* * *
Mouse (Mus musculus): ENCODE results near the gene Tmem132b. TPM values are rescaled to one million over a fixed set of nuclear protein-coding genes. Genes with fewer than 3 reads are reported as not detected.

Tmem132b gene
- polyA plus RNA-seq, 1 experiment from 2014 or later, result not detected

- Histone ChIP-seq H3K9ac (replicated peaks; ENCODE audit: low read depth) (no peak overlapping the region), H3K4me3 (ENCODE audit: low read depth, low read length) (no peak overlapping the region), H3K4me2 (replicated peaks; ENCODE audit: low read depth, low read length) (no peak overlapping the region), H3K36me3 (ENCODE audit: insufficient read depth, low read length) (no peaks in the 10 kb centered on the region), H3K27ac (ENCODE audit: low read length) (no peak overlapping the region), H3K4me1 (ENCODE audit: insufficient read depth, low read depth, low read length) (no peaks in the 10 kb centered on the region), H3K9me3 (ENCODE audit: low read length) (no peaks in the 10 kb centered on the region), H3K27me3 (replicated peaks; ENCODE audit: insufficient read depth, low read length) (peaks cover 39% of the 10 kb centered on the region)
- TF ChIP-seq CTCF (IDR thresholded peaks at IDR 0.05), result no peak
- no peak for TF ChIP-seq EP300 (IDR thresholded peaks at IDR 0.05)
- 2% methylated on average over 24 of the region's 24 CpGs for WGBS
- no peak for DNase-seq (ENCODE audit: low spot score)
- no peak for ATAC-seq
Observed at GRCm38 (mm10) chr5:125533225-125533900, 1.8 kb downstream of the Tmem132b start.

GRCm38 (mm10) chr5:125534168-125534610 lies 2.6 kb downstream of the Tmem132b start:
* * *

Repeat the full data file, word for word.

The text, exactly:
Mouse (Mus musculus): ENCODE results near the gene Tmem132b. TPM values are rescaled to one million over a fixed set of nuclear protein-coding genes. Genes with fewer than 3 reads are reported as not detected.

Tmem132b gene
- polyA plus RNA-seq, 1 experiment from 2014 or later, result not detected

- Histone ChIP-seq H3K9ac (replicated peaks; ENCODE audit: low read depth) (no peak overlapping the region), H3K4me3 (ENCODE audit: low read depth, low read length) (no peak overlapping the region), H3K4me2 (replicated peaks; ENCODE audit: low read depth, low read length) (no peak overlapping the region), H3K36me3 (ENCODE audit: insufficient read depth, low read length) (no peaks in the 10 kb centered on the region), H3K27ac (ENCODE audit: low read length) (no peak overlapping the region), H3K4me1 (ENCODE audit: insufficient read depth, low read depth, low read length) (no peaks in the 10 kb centered on the region), H3K9me3 (ENCODE audit: low read length) (no peaks in the 10 kb centered on the region), H3K27me3 (replicated peaks; ENCODE audit: insufficient read depth, low read length) (peaks cover 39% of the 10 kb centered on the region)
- TF ChIP-seq CTCF (IDR thresholded peaks at IDR 0.05), result no peak
- no peak for TF ChIP-seq EP300 (IDR thresholded peaks at IDR 0.05)
- 2% methylated on average over 24 of the region's 24 CpGs for WGBS
- no peak for DNase-seq (ENCODE audit: low spot score)
- no peak for ATAC-seq
Observed at GRCm38 (mm10) chr5:125533225-125533900, 1.8 kb downstream of the Tmem132b start.

GRCm38 (mm10) chr5:125534168-125534610 lies 2.6 kb downstream of the Tmem132b start: